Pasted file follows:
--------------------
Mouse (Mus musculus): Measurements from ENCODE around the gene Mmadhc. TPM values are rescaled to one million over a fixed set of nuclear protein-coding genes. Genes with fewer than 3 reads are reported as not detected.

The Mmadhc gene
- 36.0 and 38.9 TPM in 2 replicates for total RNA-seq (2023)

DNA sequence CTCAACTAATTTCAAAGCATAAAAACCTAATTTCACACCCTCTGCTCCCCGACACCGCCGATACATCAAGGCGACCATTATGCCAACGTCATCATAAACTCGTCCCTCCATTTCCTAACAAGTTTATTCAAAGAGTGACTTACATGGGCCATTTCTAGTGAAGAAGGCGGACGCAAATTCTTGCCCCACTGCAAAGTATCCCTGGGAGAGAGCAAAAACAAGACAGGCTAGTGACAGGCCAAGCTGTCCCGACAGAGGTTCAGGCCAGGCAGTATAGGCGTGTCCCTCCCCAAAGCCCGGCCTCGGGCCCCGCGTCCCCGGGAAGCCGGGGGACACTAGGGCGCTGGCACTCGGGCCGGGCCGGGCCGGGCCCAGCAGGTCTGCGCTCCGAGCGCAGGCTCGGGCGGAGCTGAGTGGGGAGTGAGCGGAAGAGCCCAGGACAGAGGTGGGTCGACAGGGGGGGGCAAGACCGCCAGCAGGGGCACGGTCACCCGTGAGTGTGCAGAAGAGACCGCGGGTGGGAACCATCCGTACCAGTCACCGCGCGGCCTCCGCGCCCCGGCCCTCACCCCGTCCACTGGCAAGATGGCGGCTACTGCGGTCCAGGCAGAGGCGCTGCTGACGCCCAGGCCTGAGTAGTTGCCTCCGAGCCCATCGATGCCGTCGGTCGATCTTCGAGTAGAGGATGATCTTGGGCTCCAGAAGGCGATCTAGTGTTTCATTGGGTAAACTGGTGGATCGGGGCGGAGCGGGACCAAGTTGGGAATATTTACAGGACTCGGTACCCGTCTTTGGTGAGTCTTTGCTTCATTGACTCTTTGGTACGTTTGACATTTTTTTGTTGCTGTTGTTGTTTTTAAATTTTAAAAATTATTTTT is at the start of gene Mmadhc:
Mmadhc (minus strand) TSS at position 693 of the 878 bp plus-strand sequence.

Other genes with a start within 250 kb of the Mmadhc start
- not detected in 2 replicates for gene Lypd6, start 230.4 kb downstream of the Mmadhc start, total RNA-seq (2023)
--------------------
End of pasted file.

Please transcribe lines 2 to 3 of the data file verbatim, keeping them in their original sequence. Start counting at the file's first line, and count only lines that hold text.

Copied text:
The Mmadhc gene
- 36.0 and 38.9 TPM in 2 replicates for total RNA-seq (2023)